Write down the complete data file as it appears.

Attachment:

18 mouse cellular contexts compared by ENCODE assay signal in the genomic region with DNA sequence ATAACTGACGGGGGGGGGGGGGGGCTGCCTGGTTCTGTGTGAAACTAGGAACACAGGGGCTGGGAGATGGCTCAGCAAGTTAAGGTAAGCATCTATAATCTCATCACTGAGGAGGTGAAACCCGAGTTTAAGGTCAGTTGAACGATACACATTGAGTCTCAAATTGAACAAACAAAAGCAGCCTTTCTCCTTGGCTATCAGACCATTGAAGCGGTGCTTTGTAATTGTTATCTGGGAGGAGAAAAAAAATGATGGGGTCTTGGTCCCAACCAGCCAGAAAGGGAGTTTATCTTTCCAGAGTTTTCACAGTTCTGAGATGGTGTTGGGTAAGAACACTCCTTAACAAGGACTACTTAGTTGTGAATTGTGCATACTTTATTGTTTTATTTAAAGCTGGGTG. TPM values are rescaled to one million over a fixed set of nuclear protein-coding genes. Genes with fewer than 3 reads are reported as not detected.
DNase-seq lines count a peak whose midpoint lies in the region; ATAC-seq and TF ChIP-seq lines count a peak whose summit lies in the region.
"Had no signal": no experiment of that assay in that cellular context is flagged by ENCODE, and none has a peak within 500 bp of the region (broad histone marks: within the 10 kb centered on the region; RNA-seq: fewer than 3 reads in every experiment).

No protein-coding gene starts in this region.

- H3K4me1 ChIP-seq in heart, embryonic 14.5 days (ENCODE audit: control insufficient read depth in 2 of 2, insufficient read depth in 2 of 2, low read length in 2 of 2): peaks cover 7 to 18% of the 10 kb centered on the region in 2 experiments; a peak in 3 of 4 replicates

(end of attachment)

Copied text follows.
18 mouse cellular contexts compared by ENCODE assay signal in the genomic region with DNA sequence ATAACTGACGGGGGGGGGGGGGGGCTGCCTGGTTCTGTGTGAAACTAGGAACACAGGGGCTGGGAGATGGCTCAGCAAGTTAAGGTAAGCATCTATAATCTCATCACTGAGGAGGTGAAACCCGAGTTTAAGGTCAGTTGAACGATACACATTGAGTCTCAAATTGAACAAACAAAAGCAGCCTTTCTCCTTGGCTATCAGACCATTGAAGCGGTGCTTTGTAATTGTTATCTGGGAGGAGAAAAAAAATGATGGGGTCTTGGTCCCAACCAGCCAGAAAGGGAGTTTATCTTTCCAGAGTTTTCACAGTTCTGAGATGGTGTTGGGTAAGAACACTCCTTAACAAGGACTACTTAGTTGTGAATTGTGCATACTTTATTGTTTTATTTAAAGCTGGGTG. TPM values are rescaled to one million over a fixed set of nuclear protein-coding genes. Genes with fewer than 3 reads are reported as not detected.
DNase-seq lines count a peak whose midpoint lies in the region; ATAC-seq and TF ChIP-seq lines count a peak whose summit lies in the region.
"Had no signal": no experiment of that assay in that cellular context is flagged by ENCODE, and none has a peak within 500 bp of the region (broad histone marks: within the 10 kb centered on the region; RNA-seq: fewer than 3 reads in every experiment).

No protein-coding gene starts in this region.

- H3K4me1 ChIP-seq in heart, embryonic 14.5 days (ENCODE audit: control insufficient read depth in 2 of 2, insufficient read depth in 2 of 2, low read length in 2 of 2): peaks cover 7 to 18% of the 10 kb centered on the region in 2 experiments; a peak in 3 of 4 replicates